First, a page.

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Coffee and cigarettes: Research sheds new light on nicotine and the morning drink – Neuroscience News

Summary: For smokers, the first cigarette of the day is often accompanied by a cup of coffee. Perhaps more than just a habit, researchers say, finding chemical compounds in roasted coffee beans may help quell the effects of morning nicotine cravings.

source: University of Florida

For some smokers, the first cigarette of the day is not satisfying without a cup of coffee. This may be more than just a morning habit: Researchers from the University of Florida have found that chemical compounds in roasted coffee beans may help mitigate the effects of morning nicotine cravings.

In a cell-based study, researchers identified two compounds in coffee that directly affect some highly sensitive nicotinic receptors in the brain. In smokers, these brain receptors can be hypersensitive after a night of nicotine withdrawal.

Roger L. said. . Caffeine is a good component of coffee for most people but smokers may get another kind of boost.

“Many people like caffeine in the morning, but there are other molecules in coffee that may explain why cigarette smokers crave their coffee,” Babke said.

This indicates a cup of coffee
The researchers applied a solution of dark roasted coffee to cells that express human nicotinic receptors. The image is in the public domain

The researchers applied a solution of dark roasted coffee to cells that express human nicotinic receptors. Researchers conclude that an organic chemical compound in coffee may help restore the impairment of nicotine receptors that leads to nicotine cravings in smokers.

Babke’s findings led to a broader hypothesis: A compound in brewed coffee, known as n-MP, may help calm nicotine cravings in the morning.

Babke said he was fascinated by the idea that nicotine-dependent smokers associate tobacco use with coffee in the morning and alcohol in the evening. While extensive research has been done on the effect of alcohol on the nicotinic receptors in the brain, the interaction of the receptors with coffee has been less studied.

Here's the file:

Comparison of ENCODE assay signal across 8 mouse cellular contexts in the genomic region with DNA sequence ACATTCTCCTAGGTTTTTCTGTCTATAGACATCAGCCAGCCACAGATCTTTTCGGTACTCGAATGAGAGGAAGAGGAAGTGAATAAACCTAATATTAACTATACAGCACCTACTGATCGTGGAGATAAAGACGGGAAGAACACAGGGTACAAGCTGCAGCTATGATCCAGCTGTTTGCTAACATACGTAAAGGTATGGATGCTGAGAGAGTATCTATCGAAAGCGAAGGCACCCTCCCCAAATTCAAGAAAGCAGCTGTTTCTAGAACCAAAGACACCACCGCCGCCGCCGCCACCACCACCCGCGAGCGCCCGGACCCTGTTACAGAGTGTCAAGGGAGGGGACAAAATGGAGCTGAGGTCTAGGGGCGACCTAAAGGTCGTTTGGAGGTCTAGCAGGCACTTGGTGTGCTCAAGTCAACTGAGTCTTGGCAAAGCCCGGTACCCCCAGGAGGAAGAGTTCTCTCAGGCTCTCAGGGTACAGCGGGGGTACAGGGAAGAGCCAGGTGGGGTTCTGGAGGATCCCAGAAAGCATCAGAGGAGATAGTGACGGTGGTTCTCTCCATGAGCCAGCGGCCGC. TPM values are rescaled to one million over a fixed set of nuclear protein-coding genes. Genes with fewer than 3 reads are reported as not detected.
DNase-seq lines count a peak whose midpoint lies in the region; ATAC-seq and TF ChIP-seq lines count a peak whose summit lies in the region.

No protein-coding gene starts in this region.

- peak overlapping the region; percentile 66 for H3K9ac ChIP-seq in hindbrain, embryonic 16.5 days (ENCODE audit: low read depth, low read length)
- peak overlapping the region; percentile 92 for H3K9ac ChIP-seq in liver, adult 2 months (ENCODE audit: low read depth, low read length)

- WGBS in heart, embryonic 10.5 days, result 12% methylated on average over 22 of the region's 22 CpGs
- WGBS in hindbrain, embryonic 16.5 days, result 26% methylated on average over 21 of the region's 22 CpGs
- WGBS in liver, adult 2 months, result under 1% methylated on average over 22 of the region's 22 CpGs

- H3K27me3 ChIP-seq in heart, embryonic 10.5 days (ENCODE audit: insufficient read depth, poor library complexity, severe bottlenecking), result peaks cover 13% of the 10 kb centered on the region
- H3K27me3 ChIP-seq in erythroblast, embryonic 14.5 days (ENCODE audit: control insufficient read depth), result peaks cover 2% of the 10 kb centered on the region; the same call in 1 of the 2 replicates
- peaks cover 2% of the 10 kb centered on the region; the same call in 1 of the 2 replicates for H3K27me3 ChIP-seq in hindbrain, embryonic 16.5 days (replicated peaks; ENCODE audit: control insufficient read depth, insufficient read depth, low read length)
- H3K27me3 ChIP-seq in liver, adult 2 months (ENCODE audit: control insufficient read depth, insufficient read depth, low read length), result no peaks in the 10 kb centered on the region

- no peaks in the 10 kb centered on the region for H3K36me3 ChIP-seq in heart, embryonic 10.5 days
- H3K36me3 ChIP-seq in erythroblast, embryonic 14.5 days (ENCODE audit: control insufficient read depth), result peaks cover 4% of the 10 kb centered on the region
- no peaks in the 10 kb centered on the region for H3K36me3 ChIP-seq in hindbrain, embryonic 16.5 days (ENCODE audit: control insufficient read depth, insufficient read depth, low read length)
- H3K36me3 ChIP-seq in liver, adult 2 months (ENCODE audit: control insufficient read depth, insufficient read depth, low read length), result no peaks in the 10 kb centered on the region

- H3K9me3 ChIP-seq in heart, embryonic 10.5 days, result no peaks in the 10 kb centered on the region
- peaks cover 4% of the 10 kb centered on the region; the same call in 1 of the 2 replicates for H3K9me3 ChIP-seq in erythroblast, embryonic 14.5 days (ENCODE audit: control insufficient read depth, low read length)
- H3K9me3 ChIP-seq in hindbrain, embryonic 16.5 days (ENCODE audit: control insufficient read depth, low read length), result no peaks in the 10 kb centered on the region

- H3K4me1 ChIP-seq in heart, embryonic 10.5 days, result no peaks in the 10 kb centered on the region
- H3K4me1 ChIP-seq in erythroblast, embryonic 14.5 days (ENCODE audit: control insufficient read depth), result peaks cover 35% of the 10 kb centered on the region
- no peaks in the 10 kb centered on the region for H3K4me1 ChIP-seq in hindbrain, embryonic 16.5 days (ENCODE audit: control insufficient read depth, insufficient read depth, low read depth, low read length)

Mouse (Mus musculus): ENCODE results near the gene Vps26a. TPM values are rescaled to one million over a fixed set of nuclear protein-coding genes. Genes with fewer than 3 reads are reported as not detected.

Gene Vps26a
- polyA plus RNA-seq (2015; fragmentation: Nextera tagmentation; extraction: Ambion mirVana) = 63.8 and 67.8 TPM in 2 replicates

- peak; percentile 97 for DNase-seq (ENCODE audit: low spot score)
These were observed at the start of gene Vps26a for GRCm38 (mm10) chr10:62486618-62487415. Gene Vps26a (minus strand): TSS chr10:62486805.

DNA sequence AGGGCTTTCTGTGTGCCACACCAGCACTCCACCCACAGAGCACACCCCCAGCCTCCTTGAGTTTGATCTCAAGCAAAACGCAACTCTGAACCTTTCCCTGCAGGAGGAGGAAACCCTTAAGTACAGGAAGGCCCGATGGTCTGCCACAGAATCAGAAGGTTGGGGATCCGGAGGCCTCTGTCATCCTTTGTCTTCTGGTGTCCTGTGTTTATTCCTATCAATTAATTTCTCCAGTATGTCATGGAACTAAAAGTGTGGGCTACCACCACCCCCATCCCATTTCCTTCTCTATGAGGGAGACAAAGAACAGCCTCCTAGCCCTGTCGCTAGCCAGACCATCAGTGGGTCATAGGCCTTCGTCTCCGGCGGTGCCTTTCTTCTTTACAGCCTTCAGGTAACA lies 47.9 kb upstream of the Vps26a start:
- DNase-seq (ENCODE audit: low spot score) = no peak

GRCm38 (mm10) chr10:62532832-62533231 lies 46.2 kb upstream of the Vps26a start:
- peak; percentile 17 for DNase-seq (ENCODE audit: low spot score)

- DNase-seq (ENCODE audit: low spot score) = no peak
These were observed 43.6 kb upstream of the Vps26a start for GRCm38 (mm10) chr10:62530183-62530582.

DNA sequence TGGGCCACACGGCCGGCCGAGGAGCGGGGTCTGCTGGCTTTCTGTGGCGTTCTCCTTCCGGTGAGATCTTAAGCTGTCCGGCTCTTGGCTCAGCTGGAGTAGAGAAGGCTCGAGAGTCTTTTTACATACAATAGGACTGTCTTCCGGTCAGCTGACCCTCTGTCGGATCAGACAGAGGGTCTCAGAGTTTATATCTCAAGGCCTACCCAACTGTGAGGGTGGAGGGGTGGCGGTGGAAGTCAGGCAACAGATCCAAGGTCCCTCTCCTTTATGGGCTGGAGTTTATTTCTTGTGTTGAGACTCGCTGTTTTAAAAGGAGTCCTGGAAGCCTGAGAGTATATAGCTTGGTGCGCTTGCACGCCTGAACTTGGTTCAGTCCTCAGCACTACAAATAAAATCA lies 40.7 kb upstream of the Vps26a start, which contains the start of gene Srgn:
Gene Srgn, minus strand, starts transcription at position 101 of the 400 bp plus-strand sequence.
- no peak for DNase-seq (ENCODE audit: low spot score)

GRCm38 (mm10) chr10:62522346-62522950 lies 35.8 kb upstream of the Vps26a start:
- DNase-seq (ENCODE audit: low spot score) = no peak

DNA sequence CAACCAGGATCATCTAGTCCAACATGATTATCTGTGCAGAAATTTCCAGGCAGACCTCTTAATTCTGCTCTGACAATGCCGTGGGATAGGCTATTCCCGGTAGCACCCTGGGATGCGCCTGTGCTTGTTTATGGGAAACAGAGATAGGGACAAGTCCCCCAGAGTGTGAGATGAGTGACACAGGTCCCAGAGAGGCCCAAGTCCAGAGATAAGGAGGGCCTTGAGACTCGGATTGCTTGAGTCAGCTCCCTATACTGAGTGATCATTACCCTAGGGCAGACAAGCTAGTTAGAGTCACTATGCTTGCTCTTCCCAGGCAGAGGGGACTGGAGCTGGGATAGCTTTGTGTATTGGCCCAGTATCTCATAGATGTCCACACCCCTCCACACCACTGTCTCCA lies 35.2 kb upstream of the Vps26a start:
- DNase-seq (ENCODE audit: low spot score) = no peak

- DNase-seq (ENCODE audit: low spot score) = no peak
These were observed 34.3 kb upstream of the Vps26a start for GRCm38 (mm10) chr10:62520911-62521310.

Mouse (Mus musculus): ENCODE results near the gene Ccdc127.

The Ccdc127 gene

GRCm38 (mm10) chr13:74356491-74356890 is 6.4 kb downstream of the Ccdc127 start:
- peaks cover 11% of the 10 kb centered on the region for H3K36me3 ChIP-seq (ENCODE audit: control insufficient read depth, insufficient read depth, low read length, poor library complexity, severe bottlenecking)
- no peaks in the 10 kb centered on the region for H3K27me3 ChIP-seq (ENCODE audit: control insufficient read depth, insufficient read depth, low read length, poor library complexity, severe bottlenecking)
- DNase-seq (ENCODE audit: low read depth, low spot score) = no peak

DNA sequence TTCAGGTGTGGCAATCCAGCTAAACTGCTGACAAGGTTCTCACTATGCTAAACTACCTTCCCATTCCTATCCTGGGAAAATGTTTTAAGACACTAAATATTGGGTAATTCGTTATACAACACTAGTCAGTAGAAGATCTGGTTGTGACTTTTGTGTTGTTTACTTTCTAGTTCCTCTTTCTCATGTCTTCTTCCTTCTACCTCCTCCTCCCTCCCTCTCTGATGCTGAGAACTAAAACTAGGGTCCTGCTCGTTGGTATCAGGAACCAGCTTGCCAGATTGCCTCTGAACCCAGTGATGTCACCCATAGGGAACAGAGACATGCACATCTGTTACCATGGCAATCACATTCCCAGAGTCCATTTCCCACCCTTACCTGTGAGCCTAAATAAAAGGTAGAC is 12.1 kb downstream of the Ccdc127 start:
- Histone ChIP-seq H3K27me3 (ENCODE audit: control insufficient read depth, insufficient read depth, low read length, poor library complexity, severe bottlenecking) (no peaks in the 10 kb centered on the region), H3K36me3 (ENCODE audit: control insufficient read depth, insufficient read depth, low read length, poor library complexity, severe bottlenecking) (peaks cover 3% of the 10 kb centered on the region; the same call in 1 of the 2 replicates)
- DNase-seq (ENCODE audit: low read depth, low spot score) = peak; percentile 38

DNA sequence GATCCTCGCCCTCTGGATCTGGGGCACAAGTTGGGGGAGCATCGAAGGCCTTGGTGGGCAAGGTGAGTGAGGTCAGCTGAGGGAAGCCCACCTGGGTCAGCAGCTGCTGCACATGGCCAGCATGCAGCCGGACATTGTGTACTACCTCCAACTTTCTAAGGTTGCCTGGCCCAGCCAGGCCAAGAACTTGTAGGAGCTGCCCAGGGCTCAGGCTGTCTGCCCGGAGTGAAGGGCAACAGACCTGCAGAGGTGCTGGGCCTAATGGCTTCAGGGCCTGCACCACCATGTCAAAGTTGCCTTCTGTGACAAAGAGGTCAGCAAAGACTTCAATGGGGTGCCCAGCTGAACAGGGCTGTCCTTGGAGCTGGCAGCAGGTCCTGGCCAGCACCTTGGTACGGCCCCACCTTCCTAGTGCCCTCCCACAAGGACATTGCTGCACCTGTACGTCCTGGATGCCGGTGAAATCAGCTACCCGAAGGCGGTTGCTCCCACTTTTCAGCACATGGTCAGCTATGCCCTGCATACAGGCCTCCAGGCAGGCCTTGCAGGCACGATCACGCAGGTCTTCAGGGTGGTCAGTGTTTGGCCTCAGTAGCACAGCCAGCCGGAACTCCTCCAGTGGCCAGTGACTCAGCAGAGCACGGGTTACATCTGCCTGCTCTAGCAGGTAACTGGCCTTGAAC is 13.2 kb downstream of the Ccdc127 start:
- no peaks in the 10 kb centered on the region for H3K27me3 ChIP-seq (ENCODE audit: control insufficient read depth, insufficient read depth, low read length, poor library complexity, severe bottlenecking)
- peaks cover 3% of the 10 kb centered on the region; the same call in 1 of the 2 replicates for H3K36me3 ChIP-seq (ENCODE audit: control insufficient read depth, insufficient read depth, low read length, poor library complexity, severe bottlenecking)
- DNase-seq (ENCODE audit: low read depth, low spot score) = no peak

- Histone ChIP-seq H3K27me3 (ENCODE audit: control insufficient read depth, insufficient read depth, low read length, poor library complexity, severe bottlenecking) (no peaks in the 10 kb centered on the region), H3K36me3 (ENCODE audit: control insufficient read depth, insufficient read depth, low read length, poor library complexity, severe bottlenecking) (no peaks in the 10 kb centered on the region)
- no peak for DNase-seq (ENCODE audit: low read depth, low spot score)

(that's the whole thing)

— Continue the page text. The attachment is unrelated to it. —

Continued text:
Many people seek coffee in the morning because of the caffeine. But was coffee doing anything else for smokers? We wanted to know if there are other things in coffee that affect nicotine receptors in the brain,” Babke said.

He said the findings provide a good basis for behavioral scientists who can study nicotine withdrawal in animal models.

About this research in Neuroscience News

author: Doug Bennett
source: University of Florida
Contact: Doug Bennett – University of Florida
picture: The image is in the public domain

original search: Access closed.
Coffee and cigarettes: modulation of high and low sensitivity of nicotinic acetylcholine receptors by n-MP, a biomarker of coffee consumption.by Roger L. Papke et al. Neuropharmacology


Summary

Coffee and cigarettes: modulation of high and low sensitivity of nicotinic acetylcholine receptors by n-MP, a biomarker of coffee consumption.

Smokers reported a special appreciation for coffee with their first cigarette of the day.

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We investigated by voltaic clamp experiments, the effects of aqueous (coffee) extracts of unroasted and roasted coffee beans on the activity of human brain nicotinic acetylcholine receptor (nAChR) expressed in Xenopus Oocytes, looking at complex beverages, low molecular weight (LMW) fractions, and specific compounds found in coffee.

When applied in combination with PNU-120596, a positive allosteric modulator (PAM), coffee stimulated currents from cells expressing α7 nAChR that were greater than that of the ACh controls.

PAM-dependent responses of green bean coffee were three times greater than those of dark roast coffee, consistent with activation of the α7 receptor by choline, a component of coffee that is partially degraded in the roasting process.

Coffee has been tested for both high sensitivity (HS) and low sensitivity (LS) forms of the α4β2 nAChR, which are associated with nicotine addiction.

To varying degrees, these receptors were activated and inhibited by coffee and LMW extracts. We also examined the activity of nine small molecules found in coffee. Only two compounds, 1-methylpyridinium and 1-1-dimethylpiperidium, which were produced during the roasting process of coffee beans, showed significant effects on nAChR.

The compounds were competitive antagonists of the HS α4β2 receptor, but were PAMs of the LS receptor α4β2. The HS receptors in smokers are more likely to desensitize gradually within a day of smoking, but may be very sensitive in the morning when brain nicotine levels are low.

Therefore, a smoker’s first cup of coffee may counterbalance the effects of the day’s first cigarette in the brain.

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